• most importantly consistency: to always communicate with the child or young person and show belief in their abilities.

Training as a specialist therapeutic foster carer.

A foster carer will require specialist training to equip them the skills to offer this type of care on a day-to-day basis. This will mean participation in a special therapeutic care training programme. A carer will first be assessed for their general suitability. Once trained, they will be matched with a child who themselves provides the best match with them. We offer access to a number of different training courses that promote therapeutic fostering knowledge – as well as certain skills. These will include: comprehension around attachment and attachment difficulties; an understanding of complex trauma; the means of responding to complex trauma; awareness of brain development in infancy; identifying, understanding and managing self-harming patterns of behaviour; responding appropriately to sexually harmful behaviour and a general introduction to reflective and therapeutic best practice.

Why do certain types of people become therapeutic foster carers?

No one should be in any doubt that becoming a therapeutic carer can be especially challenging. There are certain individuals who will be attracted to the personal and career opportunities, specialist therapeutic foster care training offers. Therapeutic carers are well placed to qualify for enhanced rates of pay. People end to be attracted into this line of fostering as they already have some professional experience of dealing with children or young people. Occupational therapists, teachers, youth workers and nurses are the kinds of people that move into therapeutic care. But, and it is an important but, anyone who wants to be trained to foster therapeutically can be considered. At the present time, there is an acute shortage of carers generally so for someone interested in therapeutic fostering, starting off in mainstream fostering is a good idea.

Become a therapeutically trained foster carer with Rainbow

You might already be a carer with a long term placement and be seeking a different kind of agency. At Rainbow fostering, we strive to make the process of transferring to us both efficient and hassle-free. And you are likely to be eligible for a special bonus. For more detailed information, call 020 8427 3355 – or use our National Line 0330 311 2845. Rainbow offers a ‘referral bonus’ of £500 if you are a carer and can refer someone to us interested in being a carer. Once they receive their first placement, you will receive the bonus payment.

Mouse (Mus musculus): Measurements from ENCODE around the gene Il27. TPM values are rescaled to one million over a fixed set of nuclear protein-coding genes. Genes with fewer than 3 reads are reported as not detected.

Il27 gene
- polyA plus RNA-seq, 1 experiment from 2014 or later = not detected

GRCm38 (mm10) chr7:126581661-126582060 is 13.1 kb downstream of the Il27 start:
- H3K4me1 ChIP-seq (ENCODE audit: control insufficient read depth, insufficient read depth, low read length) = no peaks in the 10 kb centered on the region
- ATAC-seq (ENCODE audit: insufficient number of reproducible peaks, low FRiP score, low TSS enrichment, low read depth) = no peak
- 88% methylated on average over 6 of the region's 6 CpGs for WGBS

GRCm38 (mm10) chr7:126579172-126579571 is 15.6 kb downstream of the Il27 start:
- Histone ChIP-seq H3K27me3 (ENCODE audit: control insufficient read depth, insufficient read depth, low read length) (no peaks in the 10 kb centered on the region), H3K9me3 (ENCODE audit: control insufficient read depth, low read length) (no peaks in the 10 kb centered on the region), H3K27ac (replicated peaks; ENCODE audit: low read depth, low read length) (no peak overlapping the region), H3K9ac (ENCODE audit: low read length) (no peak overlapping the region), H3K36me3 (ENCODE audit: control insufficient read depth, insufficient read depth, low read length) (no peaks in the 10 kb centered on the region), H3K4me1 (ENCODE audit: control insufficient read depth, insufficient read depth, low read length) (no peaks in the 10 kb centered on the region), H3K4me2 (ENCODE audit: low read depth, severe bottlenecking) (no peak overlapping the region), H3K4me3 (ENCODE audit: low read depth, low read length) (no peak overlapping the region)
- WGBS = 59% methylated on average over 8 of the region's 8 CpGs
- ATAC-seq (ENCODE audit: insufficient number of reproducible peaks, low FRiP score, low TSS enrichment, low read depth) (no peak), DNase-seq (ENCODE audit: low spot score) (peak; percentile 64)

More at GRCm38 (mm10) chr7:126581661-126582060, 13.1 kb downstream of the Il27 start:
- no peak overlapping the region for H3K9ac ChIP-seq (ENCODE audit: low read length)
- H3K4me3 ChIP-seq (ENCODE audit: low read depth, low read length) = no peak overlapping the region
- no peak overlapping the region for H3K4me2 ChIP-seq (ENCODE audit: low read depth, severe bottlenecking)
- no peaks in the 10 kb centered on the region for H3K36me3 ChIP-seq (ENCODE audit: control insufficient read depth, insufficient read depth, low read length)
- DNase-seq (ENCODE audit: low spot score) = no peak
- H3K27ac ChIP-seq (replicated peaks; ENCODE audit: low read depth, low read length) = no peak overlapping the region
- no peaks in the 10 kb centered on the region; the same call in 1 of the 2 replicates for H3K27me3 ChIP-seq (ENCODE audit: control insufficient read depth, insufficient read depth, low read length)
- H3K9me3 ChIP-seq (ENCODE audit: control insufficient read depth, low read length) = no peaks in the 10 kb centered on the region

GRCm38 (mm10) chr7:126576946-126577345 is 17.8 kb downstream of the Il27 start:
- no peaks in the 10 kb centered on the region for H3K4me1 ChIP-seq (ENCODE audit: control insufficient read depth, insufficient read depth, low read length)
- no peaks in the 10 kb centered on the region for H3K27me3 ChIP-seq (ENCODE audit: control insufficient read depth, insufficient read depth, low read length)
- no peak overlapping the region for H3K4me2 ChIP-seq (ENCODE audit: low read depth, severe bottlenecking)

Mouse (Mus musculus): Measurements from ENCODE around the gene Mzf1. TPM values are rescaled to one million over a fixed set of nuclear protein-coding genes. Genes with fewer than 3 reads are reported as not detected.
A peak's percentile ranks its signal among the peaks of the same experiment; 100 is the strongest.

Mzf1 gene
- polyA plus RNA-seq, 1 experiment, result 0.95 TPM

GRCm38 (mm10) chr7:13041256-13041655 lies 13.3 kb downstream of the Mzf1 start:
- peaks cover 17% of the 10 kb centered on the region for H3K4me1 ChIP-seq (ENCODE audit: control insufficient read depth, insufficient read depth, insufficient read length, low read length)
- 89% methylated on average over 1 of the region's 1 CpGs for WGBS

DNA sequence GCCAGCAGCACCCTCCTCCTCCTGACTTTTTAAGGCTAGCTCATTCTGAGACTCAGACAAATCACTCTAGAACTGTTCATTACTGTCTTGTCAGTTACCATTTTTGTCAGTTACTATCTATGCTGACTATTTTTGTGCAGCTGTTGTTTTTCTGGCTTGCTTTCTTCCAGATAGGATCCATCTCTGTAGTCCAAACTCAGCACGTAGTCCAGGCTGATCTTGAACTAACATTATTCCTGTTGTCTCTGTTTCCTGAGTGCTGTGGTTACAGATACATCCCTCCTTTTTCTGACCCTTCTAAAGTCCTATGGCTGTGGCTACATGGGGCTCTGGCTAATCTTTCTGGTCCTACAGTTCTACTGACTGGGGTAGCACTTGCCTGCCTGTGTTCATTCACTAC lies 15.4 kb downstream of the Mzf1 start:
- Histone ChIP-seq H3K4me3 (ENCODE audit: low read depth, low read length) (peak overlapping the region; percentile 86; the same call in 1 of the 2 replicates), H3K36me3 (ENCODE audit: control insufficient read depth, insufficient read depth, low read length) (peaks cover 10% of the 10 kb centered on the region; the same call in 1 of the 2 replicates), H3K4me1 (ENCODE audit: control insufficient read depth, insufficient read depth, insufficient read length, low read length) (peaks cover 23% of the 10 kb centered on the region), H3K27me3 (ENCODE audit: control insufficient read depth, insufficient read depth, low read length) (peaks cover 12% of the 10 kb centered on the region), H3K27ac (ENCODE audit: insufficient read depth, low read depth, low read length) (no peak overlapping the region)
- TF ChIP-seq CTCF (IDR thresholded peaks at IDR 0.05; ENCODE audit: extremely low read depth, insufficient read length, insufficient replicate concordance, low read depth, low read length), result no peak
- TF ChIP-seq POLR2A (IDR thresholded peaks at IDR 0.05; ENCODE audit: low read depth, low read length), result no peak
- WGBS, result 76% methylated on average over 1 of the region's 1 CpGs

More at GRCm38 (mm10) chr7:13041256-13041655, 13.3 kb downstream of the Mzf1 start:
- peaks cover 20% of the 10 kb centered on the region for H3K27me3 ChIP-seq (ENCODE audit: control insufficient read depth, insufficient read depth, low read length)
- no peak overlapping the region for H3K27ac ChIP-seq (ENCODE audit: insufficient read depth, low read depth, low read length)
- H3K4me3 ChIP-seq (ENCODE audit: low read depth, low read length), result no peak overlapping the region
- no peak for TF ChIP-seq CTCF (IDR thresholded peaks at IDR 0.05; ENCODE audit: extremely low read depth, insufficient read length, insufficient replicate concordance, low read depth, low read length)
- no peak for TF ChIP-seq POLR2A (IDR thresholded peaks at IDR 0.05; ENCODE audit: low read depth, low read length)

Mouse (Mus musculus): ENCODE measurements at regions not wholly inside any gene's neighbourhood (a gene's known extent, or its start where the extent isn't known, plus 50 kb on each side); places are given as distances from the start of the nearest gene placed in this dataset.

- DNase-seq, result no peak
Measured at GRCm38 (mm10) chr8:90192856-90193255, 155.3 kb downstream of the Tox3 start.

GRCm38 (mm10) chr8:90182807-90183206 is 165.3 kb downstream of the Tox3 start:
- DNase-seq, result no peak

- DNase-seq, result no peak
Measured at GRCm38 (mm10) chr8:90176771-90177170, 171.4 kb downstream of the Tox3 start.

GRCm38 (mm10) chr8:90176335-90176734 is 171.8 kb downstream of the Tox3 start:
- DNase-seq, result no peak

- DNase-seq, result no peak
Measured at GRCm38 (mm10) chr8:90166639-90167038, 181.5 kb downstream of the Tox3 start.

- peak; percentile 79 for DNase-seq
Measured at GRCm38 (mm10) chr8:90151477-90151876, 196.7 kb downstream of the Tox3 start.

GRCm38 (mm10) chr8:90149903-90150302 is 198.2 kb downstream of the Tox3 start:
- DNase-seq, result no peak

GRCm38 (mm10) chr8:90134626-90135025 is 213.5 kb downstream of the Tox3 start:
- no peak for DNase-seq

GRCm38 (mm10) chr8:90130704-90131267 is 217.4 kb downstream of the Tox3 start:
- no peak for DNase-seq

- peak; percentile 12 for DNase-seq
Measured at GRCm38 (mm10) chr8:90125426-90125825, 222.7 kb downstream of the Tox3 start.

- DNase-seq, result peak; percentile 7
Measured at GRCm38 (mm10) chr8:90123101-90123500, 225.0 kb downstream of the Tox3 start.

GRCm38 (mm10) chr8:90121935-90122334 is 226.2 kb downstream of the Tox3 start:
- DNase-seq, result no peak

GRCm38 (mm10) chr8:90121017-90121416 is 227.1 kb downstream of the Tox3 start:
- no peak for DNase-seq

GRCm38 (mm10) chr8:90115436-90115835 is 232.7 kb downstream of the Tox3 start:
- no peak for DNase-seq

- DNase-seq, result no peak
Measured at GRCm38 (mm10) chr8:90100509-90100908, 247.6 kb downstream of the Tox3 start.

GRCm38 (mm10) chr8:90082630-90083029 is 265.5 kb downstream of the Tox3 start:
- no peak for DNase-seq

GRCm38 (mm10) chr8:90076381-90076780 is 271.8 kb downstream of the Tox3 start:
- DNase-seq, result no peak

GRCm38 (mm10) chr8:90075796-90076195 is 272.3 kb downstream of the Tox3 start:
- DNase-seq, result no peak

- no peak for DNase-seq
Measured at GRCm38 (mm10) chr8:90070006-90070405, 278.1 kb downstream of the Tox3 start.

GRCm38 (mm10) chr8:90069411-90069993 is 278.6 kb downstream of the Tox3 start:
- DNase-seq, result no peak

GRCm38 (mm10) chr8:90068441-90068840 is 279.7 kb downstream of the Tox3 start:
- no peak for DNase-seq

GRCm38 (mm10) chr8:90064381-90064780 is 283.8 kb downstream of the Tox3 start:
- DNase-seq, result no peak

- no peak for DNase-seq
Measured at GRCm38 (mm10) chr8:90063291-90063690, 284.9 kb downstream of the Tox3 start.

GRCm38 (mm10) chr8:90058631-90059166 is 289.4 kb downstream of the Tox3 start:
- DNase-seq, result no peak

Meet the challenge and  open your heart and your home to a foster child in 2019.

We are also looking for kind and dedicated people to care for teenagers and sibling groups. Parent and child placements are another category of fostering that we need to encourage more people to consider. For all these different types of fostering, we provide outstanding support and training.

There is also specialist training for people wanting to specialise in fostering therapeutically. Whatever questions you might have, call us on 020 8427 3355.

In the meantime, it would be a good idea to list two of our web pages that provide even more information on these particular subjects.

Foster Care Fortnight 2019.

If you are interested, this is the first week of the annual Foster Care Fortnight campaign. This is run by the leading fostering charity, The Fostering Network.  You can follow the campaign – as well as all the excellent work being done by individuals and organisations – on social media. Look out for the hashtags: #changeafuture #FCF19

Remember to catch up with our latest news stories Rainbow news page:

The call goes out for more carers in Essex

May 13th, 2019

It is the goal of the council to attract more people into fostering. They are putting on a drive to find more 100 new foster carers during Foster Care Fortnight. This is the annual campaign run by the leading fostering charity, The Fostering Network. The fostering team manager at Essex County Council is Corrie Castleman. She stated – “We need more people to welcome a child into their family as every vulnerable child in Essex needs and deserves a safe, supportive and fun-loving home to inspire our children to become well-adjusted young adults that can positively contribute to society.”